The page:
Principal Investigator: Tatiana Koutchma
Research Institution: Agriculture and Agri-Food Canada (AAFC)
Timeline: March 2020 – March 2023
- To determine the appropriate practical application of continuous and pulsed UV-C polychromatic light and LEDs as post-harvest treatments to reduce existing fungal loads on corn and to reduce ingress and spreading of fungi and DON.
- To investigate contamination vectors and determine the most appropriate UVC treatment points: a) to reduce existing fungal loads, and b) to reduce ingress and spreading of fungi through cross contamination.
- To evaluate the efficacy of polychromatic UV light (pUV) emitted by medium pressure mercury lamp to reduce F. graminearum and mycotoxin (DON) on the surface of corn and contact surfaces in a static regime. The effects of pUV on inoculated and naturally occurring fungi will be tested.
- To evaluate the efficacy of polychromatic light emitted by pulsed lamp (PL) to reduce F. graminearum and the DON mycotoxin on the surface of corn and contact surfaces in a static regime. The effects of PL on inoculated and naturally occurring fungi will be tested.
- To evaluate the efficacy of UVC light emitted at 275-280 nm using LEDs to reduce F. graminearum and the DON mycotoxin on the surface of corn kernels and contact surfaces in a static regime. The effects of 275-280 nm UVC LEDs on inoculated and naturally occurring fungi will be tested.
- To develop a testing unit to integrate monochromatic and polychromatic light source with dynamic delivery of the kernels to the source. The light delivery to kernels in dynamic motion to achieve 3D exposure to light photons will be conducted.
- To design and build the pilot unit(s) with monochromatic and/or polychromatic light sources based on the above experimental results; to measure the efficacy of the units in reducing F. graminearum and the DON mycotoxin on the surface of the corn.
- To determine the most appropriate practical UVC treatment post-harvest and recommended practices for contact surfaces, air and corn via study and piloting.
- The development of a successful pilot scale UV treatment system and practices that could help reduce postharvest losses and improve the quality of corn for sale by Ontario grain farmers.
Gibberella ear rot in corn has long been a serious problem for farmers in Ontario. The disease can reduce grain yield, causing economic loss; but also its causative pathogen, Fusarium graminearum, can produce mycotoxins, deoxynivalenol (DON) in particular, resulting in food safety burdens and market value reduction. In the first study the feasibility of continuous ultraviolet (UVC) treatment at 253.7 nm was explored to reduce fungal (Penicillium verrucosum and F. graminearum) and mycotoxin loads on model surfaces, corn and wheat kernels. Reduction of F. graminearum (88.8%) on agar was achieved at UVC dose of 100 mJ cm-2 whereas naturally occurring Fusarium growth on corn was reduced by 60% with 1,000 mJ cm-2. The reduction of DON by 30% and 14%, ZEN by 52% and 42%, and OTA by 17% and 6% on corn and wheat, respectively, was achieved after exposure to 15,000 mJ cm-2 in static conditions. It was shown that postharvest UVC treatment of corn is feasible for reducing Fusarium at different points of the grain production, which could decrease mycotoxin accumulation. Despite no reported effect of UVC treatment on germination and protein content of grains, the established UV doses were an order of magnitude higher than exposures used in food and feed applications and hence require long exposure time.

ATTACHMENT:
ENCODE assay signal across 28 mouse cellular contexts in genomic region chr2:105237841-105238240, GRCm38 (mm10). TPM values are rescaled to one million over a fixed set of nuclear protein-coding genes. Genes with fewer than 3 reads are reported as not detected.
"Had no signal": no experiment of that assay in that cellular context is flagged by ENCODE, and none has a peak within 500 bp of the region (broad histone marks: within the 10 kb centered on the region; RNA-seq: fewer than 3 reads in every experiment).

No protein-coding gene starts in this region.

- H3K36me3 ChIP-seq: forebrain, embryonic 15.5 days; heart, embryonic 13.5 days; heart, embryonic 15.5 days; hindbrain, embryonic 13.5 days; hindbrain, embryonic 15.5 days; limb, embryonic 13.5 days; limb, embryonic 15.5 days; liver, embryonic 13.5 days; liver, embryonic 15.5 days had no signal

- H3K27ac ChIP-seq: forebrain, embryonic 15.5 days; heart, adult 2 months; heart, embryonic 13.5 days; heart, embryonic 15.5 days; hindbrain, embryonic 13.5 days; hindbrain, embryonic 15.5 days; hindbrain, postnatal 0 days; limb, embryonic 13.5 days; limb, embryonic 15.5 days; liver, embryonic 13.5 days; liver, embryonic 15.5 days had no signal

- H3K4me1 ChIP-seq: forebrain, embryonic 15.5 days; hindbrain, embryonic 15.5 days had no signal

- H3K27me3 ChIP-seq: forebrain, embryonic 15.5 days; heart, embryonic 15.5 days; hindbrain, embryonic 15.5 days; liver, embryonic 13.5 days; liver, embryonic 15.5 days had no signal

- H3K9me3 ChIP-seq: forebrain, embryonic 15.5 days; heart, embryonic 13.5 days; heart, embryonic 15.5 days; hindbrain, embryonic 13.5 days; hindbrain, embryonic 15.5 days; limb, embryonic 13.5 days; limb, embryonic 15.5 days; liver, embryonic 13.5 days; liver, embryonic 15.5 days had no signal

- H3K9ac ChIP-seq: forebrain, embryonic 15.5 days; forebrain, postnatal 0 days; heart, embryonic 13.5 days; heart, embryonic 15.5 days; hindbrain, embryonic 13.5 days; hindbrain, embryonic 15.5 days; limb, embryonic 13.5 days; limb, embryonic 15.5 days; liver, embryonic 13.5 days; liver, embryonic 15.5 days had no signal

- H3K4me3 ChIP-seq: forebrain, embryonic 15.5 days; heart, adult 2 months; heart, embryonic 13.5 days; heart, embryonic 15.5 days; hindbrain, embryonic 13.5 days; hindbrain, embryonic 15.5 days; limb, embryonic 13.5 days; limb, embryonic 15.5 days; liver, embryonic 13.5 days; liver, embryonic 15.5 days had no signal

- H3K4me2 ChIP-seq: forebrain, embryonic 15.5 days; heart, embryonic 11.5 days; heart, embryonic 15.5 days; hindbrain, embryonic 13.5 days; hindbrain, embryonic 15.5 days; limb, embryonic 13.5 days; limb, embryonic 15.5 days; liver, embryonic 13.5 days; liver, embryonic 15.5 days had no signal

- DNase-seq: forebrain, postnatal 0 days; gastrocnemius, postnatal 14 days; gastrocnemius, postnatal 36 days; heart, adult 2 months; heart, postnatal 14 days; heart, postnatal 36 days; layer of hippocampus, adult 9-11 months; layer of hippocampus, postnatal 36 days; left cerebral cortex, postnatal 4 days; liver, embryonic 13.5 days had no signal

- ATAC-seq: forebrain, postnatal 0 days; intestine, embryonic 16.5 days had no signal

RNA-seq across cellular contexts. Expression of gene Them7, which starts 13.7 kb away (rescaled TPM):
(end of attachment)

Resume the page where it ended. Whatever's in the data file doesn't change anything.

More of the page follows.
In order to reduce treatment time and efficiency of UV light, this second project is proposed to explore the anti-fungal and anti-toxin effects of UVC LEDs, polychromatic UV (pUV) and pulse light (PL) on corn kernels, contact surfaces and air. The effects of LEDs, pUV and PL on fungi and DON reduction will be tested in a dynamic regime to test the UV technology for further commercialization.
The practical applications of UV treatment in corn harvest and post-harvest processing will also be explored. Optimization of UV exposure will be considered to maximize efficiency of the treatment thereby maximizing fungi-mycotoxin reductions. In addition, the practical application will investigate where ingress of fungi occurs and determine harvest and post-harvest control points via UVC exposure to reduce fungal growth and toxin accumulation.
External Funding Partners:
Agriculture and Agri-Food Canada (AAFC)
Funding for this project has been provided by Agriculture and Agri-Food Canada.